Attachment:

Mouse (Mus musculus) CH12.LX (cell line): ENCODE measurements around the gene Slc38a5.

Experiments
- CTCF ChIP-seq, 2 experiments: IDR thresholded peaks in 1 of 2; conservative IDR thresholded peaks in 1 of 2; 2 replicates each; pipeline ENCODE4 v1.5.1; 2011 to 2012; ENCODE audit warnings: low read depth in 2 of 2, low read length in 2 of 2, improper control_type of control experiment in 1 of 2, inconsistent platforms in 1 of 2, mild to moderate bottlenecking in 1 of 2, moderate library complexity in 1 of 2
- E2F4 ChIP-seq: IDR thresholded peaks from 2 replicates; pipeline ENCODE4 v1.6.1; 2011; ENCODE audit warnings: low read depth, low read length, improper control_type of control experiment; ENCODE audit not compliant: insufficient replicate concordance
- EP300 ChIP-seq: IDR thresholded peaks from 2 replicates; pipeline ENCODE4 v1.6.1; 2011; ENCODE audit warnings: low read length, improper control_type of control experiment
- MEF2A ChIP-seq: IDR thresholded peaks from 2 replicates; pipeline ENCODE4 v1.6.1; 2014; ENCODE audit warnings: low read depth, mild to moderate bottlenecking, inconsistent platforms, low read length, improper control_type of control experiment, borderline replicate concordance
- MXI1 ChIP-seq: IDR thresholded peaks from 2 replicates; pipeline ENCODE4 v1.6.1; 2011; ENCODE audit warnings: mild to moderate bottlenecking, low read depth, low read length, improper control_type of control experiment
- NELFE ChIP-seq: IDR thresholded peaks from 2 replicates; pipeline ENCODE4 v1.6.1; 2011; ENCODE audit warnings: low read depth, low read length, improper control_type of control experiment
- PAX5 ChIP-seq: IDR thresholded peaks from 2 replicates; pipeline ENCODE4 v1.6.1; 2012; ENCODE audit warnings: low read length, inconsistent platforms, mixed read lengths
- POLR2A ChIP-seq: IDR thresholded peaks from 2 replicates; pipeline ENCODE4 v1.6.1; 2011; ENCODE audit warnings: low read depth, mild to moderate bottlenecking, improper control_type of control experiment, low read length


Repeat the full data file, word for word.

Mouse (Mus musculus) CH12.LX (cell line): ENCODE measurements around the gene Slc38a5.

Experiments
- CTCF ChIP-seq, 2 experiments: IDR thresholded peaks in 1 of 2; conservative IDR thresholded peaks in 1 of 2; 2 replicates each; pipeline ENCODE4 v1.5.1; 2011 to 2012; ENCODE audit warnings: low read depth in 2 of 2, low read length in 2 of 2, improper control_type of control experiment in 1 of 2, inconsistent platforms in 1 of 2, mild to moderate bottlenecking in 1 of 2, moderate library complexity in 1 of 2
- E2F4 ChIP-seq: IDR thresholded peaks from 2 replicates; pipeline ENCODE4 v1.6.1; 2011; ENCODE audit warnings: low read depth, low read length, improper control_type of control experiment; ENCODE audit not compliant: insufficient replicate concordance
- EP300 ChIP-seq: IDR thresholded peaks from 2 replicates; pipeline ENCODE4 v1.6.1; 2011; ENCODE audit warnings: low read length, improper control_type of control experiment
- MEF2A ChIP-seq: IDR thresholded peaks from 2 replicates; pipeline ENCODE4 v1.6.1; 2014; ENCODE audit warnings: low read depth, mild to moderate bottlenecking, inconsistent platforms, low read length, improper control_type of control experiment, borderline replicate concordance
- MXI1 ChIP-seq: IDR thresholded peaks from 2 replicates; pipeline ENCODE4 v1.6.1; 2011; ENCODE audit warnings: mild to moderate bottlenecking, low read depth, low read length, improper control_type of control experiment
- NELFE ChIP-seq: IDR thresholded peaks from 2 replicates; pipeline ENCODE4 v1.6.1; 2011; ENCODE audit warnings: low read depth, low read length, improper control_type of control experiment
- PAX5 ChIP-seq: IDR thresholded peaks from 2 replicates; pipeline ENCODE4 v1.6.1; 2012; ENCODE audit warnings: low read length, inconsistent platforms, mixed read lengths
- POLR2A ChIP-seq: IDR thresholded peaks from 2 replicates; pipeline ENCODE4 v1.6.1; 2011; ENCODE audit warnings: low read depth, mild to moderate bottlenecking, improper control_type of control experiment, low read length